The businessman in 6A is not heeding the flight attendant's imploration: that iPad is most definitely not switched off. And neither is that smartphone in 14B: according to a recent study, 30 percent of air travelers left their devices on during prohibited times.
The study was a joint collaboration between the Airline Passenger Experience Association and the Consumer Electronics Association, and surveyed 1,629 adults: 815 men and 814 women 18 years of age and older, living in the continental United States.
Of the respondents that traveled in the past 12 months, 95% brought a personal electronic device (PED) on-board.
And besides just iPads, passengers are veritable gadget-wielding armies.
Of those with devices, only 59% say that they *always* turn off their devices prior to take-off and landing. A significant portion of travelers do not turn their devices off at all:
The study frames this as "accidental," but anecdotal evidence supports the opposite - many are in active rebellion against the perceived lameness of electronic device regulations. If a pilot can use an iPad, why can't the passengers?
It's also a bit suspect that an owner of noise-canceling headphones would accidentally leave them on - wouldn't it be on purpose? And who doesn't like to listen to music as a plane rockets into the air at hundreds of miles an hour?
A more appropriate follow-up question to "Have you ever accidentally left any of your portable electronic devices TURNED ON during a flight?" would be "Have you ever left any on ON PURPOSE?"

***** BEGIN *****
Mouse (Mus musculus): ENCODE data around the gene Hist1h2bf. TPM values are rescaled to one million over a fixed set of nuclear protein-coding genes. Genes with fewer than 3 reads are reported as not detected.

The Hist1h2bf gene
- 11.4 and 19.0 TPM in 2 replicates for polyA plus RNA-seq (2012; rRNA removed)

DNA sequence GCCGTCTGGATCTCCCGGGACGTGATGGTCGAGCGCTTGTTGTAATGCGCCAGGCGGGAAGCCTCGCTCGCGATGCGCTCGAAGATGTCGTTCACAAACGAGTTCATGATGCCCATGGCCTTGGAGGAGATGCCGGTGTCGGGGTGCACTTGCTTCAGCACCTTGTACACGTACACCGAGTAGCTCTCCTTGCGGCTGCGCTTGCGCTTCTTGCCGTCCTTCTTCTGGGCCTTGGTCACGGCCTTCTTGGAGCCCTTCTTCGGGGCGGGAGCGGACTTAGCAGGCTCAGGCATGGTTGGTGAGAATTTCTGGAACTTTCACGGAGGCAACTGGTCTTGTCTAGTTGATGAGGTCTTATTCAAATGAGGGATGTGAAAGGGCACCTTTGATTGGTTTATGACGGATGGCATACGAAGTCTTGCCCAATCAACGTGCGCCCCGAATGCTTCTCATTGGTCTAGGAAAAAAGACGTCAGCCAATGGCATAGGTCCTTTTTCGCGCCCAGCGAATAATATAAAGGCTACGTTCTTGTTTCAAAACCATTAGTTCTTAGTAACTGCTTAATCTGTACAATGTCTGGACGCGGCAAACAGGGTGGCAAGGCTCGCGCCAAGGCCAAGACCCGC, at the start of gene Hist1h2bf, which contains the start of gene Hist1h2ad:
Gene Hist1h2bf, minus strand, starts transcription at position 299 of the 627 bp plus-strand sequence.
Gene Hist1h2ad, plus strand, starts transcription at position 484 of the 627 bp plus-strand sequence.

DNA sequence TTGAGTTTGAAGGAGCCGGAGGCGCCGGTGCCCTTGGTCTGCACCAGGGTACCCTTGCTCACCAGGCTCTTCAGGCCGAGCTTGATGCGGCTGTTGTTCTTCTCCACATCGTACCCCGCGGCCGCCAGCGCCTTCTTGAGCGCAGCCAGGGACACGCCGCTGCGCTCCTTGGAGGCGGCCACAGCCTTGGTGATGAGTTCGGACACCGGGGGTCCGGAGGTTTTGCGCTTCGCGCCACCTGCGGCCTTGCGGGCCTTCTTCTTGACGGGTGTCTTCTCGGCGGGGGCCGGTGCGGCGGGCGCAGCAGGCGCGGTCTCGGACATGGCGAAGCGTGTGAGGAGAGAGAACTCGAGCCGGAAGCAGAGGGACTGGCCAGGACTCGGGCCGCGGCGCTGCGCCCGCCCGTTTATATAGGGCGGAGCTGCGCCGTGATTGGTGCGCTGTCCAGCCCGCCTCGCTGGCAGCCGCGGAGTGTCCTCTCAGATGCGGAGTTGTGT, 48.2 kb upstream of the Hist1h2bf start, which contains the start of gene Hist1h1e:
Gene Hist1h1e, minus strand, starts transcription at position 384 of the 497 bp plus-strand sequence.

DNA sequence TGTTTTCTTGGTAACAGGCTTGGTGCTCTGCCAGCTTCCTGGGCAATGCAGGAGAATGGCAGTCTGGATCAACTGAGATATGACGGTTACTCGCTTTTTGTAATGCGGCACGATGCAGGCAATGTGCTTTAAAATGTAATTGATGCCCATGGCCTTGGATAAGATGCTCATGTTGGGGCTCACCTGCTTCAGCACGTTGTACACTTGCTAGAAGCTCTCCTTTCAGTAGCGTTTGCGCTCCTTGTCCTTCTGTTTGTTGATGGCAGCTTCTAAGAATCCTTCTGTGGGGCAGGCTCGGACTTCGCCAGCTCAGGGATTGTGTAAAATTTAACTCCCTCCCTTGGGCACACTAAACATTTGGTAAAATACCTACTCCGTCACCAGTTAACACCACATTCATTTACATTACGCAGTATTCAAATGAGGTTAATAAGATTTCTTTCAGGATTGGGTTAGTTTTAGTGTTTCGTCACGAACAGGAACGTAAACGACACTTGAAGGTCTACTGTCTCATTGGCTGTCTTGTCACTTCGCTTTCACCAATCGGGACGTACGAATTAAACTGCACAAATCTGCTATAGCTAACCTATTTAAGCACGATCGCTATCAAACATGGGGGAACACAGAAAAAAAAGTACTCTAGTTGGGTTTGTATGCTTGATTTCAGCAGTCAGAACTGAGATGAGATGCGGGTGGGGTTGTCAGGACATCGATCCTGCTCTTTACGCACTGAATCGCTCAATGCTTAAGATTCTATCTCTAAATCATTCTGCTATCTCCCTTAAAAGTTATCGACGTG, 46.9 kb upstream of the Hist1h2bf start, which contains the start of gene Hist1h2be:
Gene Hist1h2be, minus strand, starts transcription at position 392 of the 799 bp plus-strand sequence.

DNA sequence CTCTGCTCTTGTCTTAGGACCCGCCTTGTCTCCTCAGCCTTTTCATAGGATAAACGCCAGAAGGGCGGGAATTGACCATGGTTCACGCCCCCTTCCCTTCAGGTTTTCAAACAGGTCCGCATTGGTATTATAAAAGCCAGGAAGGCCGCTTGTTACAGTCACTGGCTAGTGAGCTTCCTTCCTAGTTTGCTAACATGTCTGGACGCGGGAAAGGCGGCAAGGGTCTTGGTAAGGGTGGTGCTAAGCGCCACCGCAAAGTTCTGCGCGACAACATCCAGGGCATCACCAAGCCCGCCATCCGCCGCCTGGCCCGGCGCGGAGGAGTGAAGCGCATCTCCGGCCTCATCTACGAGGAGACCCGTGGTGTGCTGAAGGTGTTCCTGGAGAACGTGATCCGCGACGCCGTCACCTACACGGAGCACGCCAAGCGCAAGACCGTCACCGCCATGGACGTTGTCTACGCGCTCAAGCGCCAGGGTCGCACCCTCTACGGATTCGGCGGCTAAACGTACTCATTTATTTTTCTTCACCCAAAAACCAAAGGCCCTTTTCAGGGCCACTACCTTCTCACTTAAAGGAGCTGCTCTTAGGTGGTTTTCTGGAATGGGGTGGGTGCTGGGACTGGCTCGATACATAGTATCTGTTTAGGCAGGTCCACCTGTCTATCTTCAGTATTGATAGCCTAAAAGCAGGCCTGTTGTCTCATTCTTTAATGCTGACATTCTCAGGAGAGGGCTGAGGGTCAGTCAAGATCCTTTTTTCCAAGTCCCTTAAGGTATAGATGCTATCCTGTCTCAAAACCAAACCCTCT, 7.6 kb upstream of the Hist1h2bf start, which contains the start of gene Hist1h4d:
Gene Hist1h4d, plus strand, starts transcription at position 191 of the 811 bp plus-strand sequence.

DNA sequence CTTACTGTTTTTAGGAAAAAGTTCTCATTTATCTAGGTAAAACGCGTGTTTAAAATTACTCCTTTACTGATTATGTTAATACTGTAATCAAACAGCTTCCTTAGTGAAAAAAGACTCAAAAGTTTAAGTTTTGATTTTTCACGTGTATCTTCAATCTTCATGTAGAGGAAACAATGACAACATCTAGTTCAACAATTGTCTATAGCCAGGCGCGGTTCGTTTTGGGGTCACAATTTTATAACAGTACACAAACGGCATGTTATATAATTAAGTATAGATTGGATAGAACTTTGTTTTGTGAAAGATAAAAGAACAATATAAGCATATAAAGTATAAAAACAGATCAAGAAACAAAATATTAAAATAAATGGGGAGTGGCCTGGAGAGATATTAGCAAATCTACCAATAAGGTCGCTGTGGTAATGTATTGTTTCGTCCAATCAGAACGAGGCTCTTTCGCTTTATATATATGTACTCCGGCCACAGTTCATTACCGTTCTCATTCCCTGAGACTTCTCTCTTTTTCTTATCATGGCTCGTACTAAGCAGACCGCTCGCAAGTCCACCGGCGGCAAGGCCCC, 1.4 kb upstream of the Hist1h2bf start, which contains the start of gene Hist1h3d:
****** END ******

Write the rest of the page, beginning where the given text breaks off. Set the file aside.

When instructed to turn off devices, some passengers do report that they turn the device to airplane mode.
Despite the fact that 94% of respondents found clear instructions regarding PEDs, there is clearly a disconnect between the traveling public and the government agencies responsible for regulating travel behaviors. While the flight staff unequivocally states that all devices must be turned off - not in airplane mode - the survey also found confusion in understanding the rules.
Given all of these stats, a slight majority is still not concerned with being able to use PEDs during all phases of flight - perhaps because many of travelers already are!
For travelers concerned about interference from electronic devices, the area of most concern is devices completely powered on during take-off and landing. Airplane mode is not as worrisome for most travelers, with in-flight usage being of least concern.
In mid-2012, the FAA announced a working group to address these electronic considerations, with results due very soon. The results of this particular consumer survey, while limited in sample size, provide a much-needed traveler perspective on this ongoing discussion.
NB: Plane image courtesy Shutterstock.